07/12/2021 7:45 AM

There is no need to repeat information that was given in the original post.

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#9
In reply to #6

Re: Distribution Transformer- 1500 kVA

09/25/2013 9:53 AM

Mr. Dhayanandhan-

A 1:1 transformer winding ratio are normally use for electrical isolation which mostly is for safety purposes.. Since the OP question did not provide what the intended application was, it may not be an error for his purpose?

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#7

Re: Distribution Transformer- 1500 kVA

09/25/2013 5:30 AM

Manish it is not that simple,

There are various rules in designing of transformer.

1. Whether one requires the least cost

2. Or one requires the best efficiency.

3. Or one is required to keep the distortion in wave form to least.

To economise on cost, one has to know the market price of Core Plates and Cu.

if copper is coming out to be expansive then one has to Think of a reduction of core diameter. That means he has to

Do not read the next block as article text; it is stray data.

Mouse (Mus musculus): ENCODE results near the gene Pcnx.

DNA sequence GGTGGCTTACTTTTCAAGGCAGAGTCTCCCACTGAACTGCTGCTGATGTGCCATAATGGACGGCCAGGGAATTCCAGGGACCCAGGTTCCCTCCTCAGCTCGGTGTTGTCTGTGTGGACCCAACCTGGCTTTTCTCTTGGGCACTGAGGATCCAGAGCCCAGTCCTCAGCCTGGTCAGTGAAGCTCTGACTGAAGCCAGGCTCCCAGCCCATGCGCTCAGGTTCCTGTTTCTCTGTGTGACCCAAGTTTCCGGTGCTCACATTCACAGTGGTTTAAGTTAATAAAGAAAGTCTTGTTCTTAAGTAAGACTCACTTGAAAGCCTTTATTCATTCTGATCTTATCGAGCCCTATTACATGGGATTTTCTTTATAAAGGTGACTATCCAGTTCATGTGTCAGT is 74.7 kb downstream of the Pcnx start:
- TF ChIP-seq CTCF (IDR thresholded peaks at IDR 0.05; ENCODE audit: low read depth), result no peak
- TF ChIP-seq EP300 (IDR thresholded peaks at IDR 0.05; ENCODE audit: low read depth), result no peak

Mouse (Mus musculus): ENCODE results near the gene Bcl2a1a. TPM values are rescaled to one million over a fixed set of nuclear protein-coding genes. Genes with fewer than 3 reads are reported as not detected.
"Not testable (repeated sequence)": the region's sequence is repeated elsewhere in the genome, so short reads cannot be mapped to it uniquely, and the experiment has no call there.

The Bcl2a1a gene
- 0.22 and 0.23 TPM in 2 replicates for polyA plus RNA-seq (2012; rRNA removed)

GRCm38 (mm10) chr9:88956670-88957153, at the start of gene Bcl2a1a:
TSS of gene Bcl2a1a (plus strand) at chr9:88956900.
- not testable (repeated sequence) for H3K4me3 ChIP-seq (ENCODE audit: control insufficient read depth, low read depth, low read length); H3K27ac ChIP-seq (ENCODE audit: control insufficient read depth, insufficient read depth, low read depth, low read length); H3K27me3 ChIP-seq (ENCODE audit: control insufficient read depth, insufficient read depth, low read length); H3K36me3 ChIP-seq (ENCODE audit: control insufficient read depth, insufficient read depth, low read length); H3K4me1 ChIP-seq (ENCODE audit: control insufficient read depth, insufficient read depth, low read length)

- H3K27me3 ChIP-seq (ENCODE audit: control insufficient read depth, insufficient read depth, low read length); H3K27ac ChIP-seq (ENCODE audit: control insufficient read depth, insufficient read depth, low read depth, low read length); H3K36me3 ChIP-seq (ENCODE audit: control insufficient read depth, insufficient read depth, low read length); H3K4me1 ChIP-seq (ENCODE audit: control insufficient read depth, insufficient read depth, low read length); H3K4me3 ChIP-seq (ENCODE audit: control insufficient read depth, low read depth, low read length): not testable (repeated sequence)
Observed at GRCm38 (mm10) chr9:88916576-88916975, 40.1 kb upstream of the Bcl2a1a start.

1. Select core which accepts higher flux density without saturating.

2. Increase space factor by dividing core in to number of widths, such that it is close to circular in cross section.

3. If distortion in wave form and lower losses (better efficiency) is not the criteria one can select magnetic loading to up to 15% above the liner portion of magnetising curve.

4. If voltage regulation is not the problem, or purpose of isolating transformer (you are asking 415:415V transformer, so I assume its application is isolating transformer) is to limit or reduce the fault current, that is increase leakage reactance, then to reduce the weight/cost of coper, the primary and secondary can be located in different limbs or upper half primary and lower half secondary on same limb. To reduce the diameter of coils, this will need relatively taller limbs- but there will be overall saving in cost.

If better efficiency is the criteria,